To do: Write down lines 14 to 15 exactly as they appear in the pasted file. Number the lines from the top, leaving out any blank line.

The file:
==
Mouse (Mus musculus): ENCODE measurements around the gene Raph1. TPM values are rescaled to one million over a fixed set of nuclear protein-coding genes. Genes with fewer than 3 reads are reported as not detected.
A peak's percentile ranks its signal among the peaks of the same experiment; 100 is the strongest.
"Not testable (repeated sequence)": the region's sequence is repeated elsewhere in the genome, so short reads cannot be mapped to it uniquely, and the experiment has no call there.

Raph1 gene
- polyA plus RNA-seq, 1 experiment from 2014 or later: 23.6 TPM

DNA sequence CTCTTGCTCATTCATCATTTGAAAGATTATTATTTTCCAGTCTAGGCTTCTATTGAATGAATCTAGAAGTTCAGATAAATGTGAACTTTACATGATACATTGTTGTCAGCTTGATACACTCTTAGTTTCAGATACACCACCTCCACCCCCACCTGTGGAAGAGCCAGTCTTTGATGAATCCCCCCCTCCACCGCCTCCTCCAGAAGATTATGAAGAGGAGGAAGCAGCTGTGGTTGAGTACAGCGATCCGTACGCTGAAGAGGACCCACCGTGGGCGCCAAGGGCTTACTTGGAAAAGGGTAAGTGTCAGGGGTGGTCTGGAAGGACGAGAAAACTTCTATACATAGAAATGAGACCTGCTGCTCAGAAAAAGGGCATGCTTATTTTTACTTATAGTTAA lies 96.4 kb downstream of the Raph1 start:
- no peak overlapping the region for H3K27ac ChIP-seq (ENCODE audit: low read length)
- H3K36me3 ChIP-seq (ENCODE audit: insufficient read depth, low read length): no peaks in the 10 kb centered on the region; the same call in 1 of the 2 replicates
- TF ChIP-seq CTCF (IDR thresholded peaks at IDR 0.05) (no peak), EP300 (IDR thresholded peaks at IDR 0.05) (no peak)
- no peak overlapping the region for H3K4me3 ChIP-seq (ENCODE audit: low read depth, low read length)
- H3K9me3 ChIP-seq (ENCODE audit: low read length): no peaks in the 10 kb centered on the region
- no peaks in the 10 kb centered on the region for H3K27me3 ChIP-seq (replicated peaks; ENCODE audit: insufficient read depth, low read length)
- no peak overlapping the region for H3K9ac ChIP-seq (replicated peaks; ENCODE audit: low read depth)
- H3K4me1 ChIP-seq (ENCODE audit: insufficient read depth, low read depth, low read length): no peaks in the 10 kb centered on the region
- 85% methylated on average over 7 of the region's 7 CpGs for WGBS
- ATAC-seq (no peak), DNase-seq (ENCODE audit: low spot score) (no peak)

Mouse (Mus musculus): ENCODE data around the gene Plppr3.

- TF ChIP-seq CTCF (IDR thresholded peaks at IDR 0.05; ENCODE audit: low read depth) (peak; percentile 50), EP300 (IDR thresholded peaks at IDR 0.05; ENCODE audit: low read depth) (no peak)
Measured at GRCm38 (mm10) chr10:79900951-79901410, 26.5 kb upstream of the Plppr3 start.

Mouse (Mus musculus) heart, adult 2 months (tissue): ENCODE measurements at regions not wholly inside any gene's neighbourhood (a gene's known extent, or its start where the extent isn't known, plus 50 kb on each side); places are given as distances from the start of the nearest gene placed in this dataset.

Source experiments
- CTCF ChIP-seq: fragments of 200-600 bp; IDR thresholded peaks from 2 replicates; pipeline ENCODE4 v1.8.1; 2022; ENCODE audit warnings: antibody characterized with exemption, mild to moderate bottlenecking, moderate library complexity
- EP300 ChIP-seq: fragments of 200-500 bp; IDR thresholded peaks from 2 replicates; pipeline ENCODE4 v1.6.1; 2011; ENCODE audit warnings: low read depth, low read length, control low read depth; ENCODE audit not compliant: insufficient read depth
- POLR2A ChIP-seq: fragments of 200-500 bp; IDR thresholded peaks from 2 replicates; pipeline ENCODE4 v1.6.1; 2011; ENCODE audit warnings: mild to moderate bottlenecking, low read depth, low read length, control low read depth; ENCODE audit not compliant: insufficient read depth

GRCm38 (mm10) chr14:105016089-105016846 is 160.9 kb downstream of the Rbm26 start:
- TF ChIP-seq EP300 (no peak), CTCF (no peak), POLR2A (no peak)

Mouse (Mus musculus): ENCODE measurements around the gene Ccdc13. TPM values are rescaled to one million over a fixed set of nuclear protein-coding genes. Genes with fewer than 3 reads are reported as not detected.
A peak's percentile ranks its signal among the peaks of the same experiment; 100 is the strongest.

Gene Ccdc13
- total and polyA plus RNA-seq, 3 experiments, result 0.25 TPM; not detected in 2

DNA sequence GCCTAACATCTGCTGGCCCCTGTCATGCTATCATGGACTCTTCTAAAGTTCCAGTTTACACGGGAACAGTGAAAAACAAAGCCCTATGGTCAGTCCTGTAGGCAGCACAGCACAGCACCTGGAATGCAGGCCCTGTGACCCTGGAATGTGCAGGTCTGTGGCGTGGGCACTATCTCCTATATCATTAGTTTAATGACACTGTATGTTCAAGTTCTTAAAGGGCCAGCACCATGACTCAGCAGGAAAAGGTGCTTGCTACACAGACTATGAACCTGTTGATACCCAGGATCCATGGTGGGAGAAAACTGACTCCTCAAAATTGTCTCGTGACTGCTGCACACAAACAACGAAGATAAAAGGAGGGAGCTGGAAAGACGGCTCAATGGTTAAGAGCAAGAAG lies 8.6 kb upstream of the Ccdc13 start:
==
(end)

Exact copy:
- H3K4me1 ChIP-seq (ENCODE audit: insufficient read depth, low read depth, low read length): no peaks in the 10 kb centered on the region
- 85% methylated on average over 7 of the region's 7 CpGs for WGBS